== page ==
Abuse, particularly within a family structure, can create a cycle of dependency and fear. For non-U.S. citizens married to abusive U.S. citizens or permanent residents, the fear of losing immigration status often compounds their predicament. In this case study, we explore how the I-360 VAWA self-petition provided a pathway to safety and independence for a client, whom we’ll refer to as “Jane.” This is intended to guide potential clients through similar circumstances.
The Case: A Journey from Abuse to Protection
Jane, married to a U.S. citizen we’ll call “John,” experienced repeated incidents of domestic abuse. This escalated to a point where the police had to intervene, and a protective order was sought and granted, barring John from continuing his abusive behavior. Jane was also granted custody of their child.
After the assault, John was charged and tried. However, he tried to manipulate Jane into dropping charges by denying her access to their child. Despite these challenges, Jane’s circumstances made her eligible for an I-360 petition under the Violence Against Women Act (VAWA). Jane also sought professional counseling to help deal with the trauma.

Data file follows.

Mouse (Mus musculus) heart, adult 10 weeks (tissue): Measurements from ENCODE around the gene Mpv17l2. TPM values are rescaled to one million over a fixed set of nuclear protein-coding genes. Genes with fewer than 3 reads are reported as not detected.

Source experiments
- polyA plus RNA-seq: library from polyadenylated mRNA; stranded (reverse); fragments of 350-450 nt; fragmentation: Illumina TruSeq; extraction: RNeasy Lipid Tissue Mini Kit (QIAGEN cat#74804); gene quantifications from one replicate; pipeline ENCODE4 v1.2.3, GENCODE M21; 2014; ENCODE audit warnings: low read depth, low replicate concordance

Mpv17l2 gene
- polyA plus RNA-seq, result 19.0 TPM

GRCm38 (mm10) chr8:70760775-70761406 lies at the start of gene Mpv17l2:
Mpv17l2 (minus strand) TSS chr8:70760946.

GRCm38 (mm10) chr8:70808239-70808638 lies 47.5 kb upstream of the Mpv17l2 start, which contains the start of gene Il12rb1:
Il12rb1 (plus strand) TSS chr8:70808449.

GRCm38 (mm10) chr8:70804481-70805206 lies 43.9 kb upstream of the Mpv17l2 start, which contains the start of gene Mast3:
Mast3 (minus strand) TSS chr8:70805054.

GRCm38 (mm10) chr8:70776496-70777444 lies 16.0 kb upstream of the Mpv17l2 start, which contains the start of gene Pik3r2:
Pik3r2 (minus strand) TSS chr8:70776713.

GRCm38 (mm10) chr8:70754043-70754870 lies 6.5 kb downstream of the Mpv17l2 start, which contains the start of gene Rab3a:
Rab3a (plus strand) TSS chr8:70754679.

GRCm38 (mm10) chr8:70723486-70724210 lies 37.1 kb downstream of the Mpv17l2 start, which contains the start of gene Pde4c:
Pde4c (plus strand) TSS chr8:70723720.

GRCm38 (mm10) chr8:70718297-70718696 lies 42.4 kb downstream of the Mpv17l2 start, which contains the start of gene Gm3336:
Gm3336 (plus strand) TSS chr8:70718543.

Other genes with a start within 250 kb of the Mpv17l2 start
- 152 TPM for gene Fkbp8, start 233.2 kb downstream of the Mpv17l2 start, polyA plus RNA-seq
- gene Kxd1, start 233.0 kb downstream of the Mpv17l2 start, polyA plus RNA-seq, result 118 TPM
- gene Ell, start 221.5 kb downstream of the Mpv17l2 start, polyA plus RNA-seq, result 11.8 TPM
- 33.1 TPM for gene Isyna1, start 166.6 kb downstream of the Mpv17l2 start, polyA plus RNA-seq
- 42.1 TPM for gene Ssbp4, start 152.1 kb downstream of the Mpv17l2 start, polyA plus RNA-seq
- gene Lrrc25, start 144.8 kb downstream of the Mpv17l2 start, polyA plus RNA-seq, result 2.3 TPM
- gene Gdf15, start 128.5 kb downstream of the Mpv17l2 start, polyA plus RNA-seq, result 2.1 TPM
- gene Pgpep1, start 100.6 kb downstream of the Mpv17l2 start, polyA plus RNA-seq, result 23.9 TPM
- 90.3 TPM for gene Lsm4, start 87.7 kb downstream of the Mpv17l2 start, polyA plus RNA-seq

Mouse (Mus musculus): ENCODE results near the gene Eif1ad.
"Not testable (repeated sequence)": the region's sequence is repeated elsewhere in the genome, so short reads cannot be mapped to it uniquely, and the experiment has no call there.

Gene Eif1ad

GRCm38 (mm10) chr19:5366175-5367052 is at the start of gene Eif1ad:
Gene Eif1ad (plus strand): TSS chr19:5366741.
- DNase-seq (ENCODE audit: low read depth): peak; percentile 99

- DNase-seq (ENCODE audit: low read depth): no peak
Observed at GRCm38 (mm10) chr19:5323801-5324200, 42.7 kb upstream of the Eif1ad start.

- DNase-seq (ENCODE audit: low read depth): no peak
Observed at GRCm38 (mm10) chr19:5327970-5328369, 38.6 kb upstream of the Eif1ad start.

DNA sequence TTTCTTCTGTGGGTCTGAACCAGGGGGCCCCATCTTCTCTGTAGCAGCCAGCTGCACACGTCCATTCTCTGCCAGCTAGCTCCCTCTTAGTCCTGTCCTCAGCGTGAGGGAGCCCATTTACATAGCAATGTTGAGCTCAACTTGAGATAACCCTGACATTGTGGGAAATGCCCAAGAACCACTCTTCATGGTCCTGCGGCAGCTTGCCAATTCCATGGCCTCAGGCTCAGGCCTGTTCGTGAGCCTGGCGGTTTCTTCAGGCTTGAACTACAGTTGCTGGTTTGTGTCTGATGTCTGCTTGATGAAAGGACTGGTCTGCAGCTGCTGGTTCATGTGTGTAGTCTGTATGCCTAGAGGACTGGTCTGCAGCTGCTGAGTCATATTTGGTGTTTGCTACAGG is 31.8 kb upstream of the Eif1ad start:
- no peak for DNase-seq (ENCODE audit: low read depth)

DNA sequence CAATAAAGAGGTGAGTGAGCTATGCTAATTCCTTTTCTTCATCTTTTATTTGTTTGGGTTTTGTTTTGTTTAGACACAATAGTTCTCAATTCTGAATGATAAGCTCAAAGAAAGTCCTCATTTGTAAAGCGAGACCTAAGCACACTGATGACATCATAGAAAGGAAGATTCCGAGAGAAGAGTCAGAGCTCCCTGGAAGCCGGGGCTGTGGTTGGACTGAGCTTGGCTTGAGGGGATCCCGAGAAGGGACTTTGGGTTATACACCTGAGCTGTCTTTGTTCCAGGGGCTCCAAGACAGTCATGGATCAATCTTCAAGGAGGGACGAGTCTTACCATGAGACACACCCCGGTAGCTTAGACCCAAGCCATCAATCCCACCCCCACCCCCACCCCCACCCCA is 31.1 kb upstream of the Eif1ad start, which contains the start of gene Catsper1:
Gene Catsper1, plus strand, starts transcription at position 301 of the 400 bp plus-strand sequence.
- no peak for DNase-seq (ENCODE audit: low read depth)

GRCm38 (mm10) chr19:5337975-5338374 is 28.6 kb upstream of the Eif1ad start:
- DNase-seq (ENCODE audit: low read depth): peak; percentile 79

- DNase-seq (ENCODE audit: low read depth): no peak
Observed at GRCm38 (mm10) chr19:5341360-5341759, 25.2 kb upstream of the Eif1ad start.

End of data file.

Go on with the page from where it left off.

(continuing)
The I-360 VAWA Self-Petition: A Tool for Empowerment
The I-360 VAWA self-petition allows non-citizen spouses, children, and parents of abusive U.S. citizens or lawful permanent residents to seek immigrant classification independently. To qualify, the applicant must demonstrate a qualifying relationship with the abuser, prove they were subjected to battery or extreme cruelty, show they resided with the abuser, and display good moral character. Additionally, they must prove the marriage was entered in good faith, not for evading immigration laws.
In Jane’s case, her good moral character, the fact she married John out of love and commitment, and her history of suffering abuse at John’s hands, met the requirements for filing an I-360 VAWA self-petition.
The Pathway to Independence
With our firm’s help, Jane successfully filed her I-360 VAWA self-petition. Upon approval, Jane and her child, as a derivative beneficiary, were granted the immigrant classification. They were then able to apply for lawful permanent residence, i.e., a Green Card.
Jane’s experience underlines the significance of the I-360 VAWA self-petition as a valuable tool for non-citizen victims of domestic abuse. It provides a mechanism to break free from the cycle of abuse and pursue a life of safety and independence in the United States.
If you find yourself in a similar situation and believe you might qualify for an I-360 petition, our team is ready to offer a confidential consultation and help you navigate this complex process.
I-360 was filed on July 6, 2021 and approved on May 31, 2023. The total processing time was about 23 months.